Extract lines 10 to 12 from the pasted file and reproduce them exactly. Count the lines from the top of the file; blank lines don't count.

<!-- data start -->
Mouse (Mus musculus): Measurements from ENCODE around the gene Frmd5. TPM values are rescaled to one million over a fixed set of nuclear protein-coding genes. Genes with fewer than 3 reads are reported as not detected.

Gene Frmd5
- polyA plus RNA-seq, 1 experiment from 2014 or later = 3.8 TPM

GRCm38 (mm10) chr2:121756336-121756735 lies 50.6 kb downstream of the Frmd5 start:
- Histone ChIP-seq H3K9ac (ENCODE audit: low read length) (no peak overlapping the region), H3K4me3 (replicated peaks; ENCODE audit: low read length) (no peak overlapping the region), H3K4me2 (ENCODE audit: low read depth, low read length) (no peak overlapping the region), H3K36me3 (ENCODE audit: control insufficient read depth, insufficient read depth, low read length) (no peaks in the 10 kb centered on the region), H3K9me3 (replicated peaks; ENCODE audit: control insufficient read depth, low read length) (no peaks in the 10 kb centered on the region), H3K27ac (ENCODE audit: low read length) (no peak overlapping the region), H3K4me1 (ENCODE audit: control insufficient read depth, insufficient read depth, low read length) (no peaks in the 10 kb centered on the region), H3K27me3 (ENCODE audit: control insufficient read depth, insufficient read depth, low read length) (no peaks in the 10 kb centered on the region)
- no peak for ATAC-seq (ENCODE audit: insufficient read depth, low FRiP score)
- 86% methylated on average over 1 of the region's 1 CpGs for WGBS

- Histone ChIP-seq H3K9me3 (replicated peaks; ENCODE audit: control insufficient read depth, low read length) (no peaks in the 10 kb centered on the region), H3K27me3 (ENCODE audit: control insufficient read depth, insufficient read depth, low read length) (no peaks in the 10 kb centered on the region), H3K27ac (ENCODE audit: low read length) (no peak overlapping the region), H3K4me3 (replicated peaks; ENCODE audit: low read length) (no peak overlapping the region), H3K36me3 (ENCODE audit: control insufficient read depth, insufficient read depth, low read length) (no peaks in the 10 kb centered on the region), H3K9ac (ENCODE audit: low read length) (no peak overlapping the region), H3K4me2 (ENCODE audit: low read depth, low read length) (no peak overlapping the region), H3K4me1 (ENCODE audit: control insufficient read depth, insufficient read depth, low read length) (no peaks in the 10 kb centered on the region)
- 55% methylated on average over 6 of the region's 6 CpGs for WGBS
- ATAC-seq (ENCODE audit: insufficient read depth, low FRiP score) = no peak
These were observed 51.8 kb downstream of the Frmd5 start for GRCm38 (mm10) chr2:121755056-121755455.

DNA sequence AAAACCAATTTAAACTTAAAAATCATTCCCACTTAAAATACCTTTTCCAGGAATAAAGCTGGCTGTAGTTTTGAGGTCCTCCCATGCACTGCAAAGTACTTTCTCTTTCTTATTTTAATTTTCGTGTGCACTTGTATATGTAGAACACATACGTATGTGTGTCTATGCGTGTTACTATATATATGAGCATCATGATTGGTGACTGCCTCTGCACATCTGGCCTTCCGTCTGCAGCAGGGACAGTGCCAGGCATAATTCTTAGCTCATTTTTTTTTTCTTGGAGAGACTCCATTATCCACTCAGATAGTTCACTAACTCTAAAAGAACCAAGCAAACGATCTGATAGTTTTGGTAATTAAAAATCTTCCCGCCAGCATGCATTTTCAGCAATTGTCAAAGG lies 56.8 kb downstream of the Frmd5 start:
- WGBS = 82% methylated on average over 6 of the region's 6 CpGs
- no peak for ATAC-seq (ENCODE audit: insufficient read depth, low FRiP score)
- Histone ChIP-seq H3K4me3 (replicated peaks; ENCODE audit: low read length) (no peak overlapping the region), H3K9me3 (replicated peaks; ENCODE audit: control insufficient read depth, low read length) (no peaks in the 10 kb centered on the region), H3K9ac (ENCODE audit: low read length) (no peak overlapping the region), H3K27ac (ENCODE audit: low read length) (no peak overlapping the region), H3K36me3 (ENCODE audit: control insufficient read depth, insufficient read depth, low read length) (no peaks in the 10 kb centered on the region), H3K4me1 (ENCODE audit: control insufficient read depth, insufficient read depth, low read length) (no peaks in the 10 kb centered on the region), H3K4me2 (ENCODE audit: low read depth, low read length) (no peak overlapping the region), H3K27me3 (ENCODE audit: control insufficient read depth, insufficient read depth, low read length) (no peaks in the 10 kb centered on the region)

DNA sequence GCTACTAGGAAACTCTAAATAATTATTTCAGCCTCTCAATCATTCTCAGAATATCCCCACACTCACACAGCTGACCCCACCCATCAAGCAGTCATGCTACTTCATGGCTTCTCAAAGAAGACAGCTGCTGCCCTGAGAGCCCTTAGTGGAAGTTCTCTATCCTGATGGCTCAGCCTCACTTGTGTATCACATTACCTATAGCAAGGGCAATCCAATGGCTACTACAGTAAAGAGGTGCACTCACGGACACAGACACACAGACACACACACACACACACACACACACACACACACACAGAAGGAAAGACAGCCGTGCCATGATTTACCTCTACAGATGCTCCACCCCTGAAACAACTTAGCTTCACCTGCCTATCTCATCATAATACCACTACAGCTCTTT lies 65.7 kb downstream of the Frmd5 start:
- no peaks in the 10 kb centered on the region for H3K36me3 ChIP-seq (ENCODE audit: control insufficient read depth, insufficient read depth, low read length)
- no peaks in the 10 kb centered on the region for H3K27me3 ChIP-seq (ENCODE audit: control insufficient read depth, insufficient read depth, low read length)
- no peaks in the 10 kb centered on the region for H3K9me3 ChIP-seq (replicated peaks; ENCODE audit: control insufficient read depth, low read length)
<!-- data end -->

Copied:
- ATAC-seq (ENCODE audit: insufficient read depth, low FRiP score) = no peak
These were observed 51.8 kb downstream of the Frmd5 start for GRCm38 (mm10) chr2:121755056-121755455.

DNA sequence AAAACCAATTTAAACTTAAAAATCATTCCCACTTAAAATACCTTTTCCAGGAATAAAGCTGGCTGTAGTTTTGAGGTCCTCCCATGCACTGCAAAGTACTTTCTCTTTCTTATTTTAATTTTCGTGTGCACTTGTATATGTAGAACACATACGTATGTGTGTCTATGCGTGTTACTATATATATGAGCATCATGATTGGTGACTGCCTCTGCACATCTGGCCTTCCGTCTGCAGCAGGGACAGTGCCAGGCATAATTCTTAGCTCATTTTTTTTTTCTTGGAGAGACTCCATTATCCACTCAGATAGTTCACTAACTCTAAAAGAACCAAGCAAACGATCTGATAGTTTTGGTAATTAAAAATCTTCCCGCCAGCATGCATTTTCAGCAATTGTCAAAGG lies 56.8 kb downstream of the Frmd5 start: